Below, you'll find our recent updates, newsletters, publications and more.
Although this is the last of the weekly updates instituted during the pandemic, AAACF will continue to share important news throughout the summer and beyond. We will also continue to update our dedicated COVID-19 response webpage.
Although their rites of passage and other school activities have been impacted by the pandemic, young people are showing their resilience and creativity as they adjust to a new reality and continue working toward their goals. We are encouraged by a future generation of Washtenaw County leaders. We share as illustration two existing programs that continue to evolve and demonstrate the potential of our young people.
In 2018, AAACF began increasing its focus on older adults through the Glacier Hills Legacy Fund, building on decades of work through the Bach Fund and others. Washtenaw County values the wisdom, experiences, and contributions that older adults bring to our community. We began sharing a sobering call to action: the number of local seniors in poverty will likely double by 2040. Our community must be prepared for (and better yet, reverse) this long-term trend.
As another month begins, AAACF will maintain the weekly electronic updates we began in April. We’ll continue to share pandemic response news and information, along with updates from activities that occur annually around this time.
We recognize that this report is being released during an incredibly challenging time and that many people and organizations in Washtenaw County are facing dire economic hardships. AAACF has been sharing news of granting more than $1 million in response to the pandemic (our dedicated COVID-19 page continuously updates grantee listings, with forthcoming updates on up to an additional $500,000 in nonprofit loans) to provide a source of hope to all in our community. In this same spirit of hope—and in the comfort many of us now find in familiar traditions and activities, we share our 2019 Annual Report.
This week, we recognize key components of “community” in the Community Foundation. Although we have adapted in many ways to this crisis, we have also maintained important fundamentals such as working with hundreds of community volunteers comprising all our committees.
In this week’s update, we focus on action through recent grants for communities most impacted by this pandemic, according to data both quantitative and qualitative. Building on our previously shared collaborative, community-driven and research-based approach, AAACF has deployed more than $1 million in grants to date.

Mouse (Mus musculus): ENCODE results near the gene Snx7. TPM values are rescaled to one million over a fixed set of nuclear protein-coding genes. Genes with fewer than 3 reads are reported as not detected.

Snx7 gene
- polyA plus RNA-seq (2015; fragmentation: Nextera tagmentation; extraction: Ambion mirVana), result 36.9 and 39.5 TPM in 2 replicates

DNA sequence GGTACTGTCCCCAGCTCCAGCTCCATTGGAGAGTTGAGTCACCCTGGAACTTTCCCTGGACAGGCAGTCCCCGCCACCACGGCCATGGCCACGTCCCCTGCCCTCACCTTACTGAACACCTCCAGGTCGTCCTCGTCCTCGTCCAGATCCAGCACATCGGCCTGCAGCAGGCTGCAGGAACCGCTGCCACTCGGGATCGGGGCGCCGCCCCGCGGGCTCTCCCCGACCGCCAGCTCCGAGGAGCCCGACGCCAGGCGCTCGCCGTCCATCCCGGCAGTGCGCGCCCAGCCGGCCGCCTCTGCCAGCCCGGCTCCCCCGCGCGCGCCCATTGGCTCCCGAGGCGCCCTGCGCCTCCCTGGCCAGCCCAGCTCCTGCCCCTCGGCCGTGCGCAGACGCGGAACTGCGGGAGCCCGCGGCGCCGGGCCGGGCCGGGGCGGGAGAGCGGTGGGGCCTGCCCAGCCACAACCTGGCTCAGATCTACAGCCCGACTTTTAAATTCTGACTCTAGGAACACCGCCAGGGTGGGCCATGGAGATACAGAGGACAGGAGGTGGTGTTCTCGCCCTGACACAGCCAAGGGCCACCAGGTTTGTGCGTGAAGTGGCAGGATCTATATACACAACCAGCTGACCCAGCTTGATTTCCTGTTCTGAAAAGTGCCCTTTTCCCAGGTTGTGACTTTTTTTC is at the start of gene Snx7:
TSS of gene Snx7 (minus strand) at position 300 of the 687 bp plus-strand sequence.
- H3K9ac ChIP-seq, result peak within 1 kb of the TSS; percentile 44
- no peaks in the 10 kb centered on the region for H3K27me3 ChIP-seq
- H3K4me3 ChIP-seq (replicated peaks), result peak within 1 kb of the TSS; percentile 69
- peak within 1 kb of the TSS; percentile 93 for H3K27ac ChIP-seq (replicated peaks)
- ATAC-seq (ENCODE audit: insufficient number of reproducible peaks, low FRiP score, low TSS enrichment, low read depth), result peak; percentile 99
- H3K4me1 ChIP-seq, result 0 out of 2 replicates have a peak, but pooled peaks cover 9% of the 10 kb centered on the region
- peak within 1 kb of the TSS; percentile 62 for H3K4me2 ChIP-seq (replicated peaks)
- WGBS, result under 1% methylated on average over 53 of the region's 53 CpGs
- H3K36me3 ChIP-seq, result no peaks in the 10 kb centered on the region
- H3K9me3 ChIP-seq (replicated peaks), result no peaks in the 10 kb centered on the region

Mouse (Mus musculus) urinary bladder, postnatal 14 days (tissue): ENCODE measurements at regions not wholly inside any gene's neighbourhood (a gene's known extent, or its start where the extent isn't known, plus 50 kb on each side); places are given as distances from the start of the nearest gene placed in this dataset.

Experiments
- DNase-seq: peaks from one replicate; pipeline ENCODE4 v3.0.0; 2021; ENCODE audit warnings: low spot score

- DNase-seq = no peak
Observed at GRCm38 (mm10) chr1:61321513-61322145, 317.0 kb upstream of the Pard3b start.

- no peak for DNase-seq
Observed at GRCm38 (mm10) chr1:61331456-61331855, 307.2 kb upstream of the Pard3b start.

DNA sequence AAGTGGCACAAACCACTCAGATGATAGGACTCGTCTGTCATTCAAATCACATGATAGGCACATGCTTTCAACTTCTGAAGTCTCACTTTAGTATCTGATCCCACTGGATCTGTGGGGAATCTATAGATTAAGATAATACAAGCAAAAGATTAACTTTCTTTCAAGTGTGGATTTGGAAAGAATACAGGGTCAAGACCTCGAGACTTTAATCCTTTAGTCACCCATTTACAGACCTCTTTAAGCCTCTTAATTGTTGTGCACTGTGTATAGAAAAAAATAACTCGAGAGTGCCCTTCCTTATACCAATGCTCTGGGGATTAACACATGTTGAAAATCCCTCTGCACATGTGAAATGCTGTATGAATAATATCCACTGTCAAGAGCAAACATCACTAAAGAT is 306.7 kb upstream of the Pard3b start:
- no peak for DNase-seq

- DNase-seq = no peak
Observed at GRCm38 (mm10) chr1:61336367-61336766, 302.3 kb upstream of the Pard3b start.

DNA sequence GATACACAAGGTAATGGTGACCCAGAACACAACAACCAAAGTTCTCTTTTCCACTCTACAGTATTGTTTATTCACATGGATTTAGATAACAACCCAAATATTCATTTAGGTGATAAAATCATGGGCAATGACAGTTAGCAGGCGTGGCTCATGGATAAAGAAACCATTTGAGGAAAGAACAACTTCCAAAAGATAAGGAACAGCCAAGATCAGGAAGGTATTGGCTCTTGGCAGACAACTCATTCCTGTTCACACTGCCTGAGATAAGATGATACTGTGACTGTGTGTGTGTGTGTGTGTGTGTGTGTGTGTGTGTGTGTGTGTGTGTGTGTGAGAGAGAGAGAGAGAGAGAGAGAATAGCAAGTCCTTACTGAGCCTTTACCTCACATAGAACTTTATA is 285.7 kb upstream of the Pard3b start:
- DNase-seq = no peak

In this week’s update, we examine the nexus between institutions and individuals. Engagement with both organizations and people informs every aspect of our work, and here we highlight three examples.
As April has begun and the pandemic continues, we are going to issue regular weekly updates on our community responses and activities. This week highlights on Data-Driven Responses, Collaborative Responses, Personalized Responses, and Thoughtful Responses.
For more than a half century, thousands of community members have invested in Washtenaw County through endowment gifts large and small. Because of that loyalty to community, the Ann Arbor Area Community Foundation (AAACF) can give significantly in this time of crisis. In the past two weeks, AAACF has already deployed more than $475,000 across our community.
The Ann Arbor Area Community Foundation’s Short-Term Cash Flow Loan Program makes short-term (up to 180 days) cash flow loans of $5,000 - $50,000. The loans will be made on a rolling basis from a revolving fund of $500,000. This program has been initiated as part of AAACF’s philanthropic response to the COVID-19 health pandemic and economic crisis and complements AAACF’s grantmaking to support COVID-19 response, relief, and recovery efforts. Since the crisis began in mid-March, AAACF has granted over $470,000 to local nonprofits in support of response and relief efforts and will continue to do so throughout 2020 and beyond.
AAACF is issuing both Grants and Loans in response to the COVID crisis. As our nonprofits, partners, and community strive to support those in need, we are working with them to support Washtenaw County.
Here are important messages for individuals and organizations alike as we all focus on taking care of our community during this time of crisis.
Nonprofits provide essential services to those who need them most, but resource and capacity constraints continue to threaten the health and sustainability of such organizations.
To address these constraints, Michigan Health Endowment Fund (The Health Fund), Ann Arbor Area Community Foundation, Washtenaw Coordinated Funders, and Catchafire have come together to roll out “One Michigan”, a statewide initiative aimed at enabling nonprofits to get access to talent in abundance, and in the process, “on-demand” capacity building support.
Capacity Building for Social Movements: Grants for “capacity building” have been a central focus for AAACF for decades. Capacity building is an equivocal concept because there can be both tangible and intangible outcomes across multiple levels, from micro to macro. The Nonprofit Quarterly says: “It can be helpful to think of capacity building through the lens of who (e.g., people, organizations, networks), what (e.g., knowledge, skills, processes), and how (e.g., training, peer learning, technical assistance).”
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